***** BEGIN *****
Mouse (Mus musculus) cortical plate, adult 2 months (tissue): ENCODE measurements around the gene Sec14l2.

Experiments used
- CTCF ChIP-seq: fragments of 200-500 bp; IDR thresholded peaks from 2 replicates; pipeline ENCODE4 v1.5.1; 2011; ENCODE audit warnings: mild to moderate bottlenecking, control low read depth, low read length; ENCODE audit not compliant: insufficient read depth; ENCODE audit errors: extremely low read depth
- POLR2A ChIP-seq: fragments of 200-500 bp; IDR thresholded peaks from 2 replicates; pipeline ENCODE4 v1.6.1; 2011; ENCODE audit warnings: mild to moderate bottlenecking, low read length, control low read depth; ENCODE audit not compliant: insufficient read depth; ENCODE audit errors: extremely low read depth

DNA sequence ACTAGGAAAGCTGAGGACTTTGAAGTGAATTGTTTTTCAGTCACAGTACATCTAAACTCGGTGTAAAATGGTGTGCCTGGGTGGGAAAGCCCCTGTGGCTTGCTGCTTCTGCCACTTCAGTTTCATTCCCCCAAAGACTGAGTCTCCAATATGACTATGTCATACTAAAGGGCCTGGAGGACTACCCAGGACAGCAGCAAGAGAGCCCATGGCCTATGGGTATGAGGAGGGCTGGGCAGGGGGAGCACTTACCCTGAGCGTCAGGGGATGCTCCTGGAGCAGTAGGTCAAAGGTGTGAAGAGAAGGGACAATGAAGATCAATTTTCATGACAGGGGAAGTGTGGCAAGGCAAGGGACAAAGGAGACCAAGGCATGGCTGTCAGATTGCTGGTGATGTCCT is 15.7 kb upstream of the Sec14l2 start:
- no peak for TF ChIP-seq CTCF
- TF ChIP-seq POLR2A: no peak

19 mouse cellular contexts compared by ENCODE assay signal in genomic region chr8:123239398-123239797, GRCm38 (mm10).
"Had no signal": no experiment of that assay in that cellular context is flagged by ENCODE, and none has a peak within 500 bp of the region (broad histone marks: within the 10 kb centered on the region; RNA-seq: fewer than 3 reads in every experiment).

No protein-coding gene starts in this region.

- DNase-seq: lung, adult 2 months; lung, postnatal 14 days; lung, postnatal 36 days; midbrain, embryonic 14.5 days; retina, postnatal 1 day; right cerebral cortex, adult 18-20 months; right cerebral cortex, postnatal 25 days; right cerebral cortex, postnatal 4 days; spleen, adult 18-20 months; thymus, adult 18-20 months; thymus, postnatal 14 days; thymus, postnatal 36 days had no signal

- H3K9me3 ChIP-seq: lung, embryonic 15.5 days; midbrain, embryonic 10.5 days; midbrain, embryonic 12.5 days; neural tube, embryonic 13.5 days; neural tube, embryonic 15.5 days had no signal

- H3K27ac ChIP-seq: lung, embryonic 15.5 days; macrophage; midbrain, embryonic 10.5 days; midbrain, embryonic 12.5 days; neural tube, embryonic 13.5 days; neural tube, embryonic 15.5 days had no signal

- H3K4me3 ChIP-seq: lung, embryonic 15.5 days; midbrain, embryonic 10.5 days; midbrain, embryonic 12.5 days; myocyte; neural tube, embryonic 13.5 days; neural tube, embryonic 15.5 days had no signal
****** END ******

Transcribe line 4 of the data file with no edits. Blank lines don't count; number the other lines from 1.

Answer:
- POLR2A ChIP-seq: fragments of 200-500 bp; IDR thresholded peaks from 2 replicates; pipeline ENCODE4 v1.6.1; 2011; ENCODE audit warnings: mild to moderate bottlenecking, low read length, control low read depth; ENCODE audit not compliant: insufficient read depth; ENCODE audit errors: extremely low read depth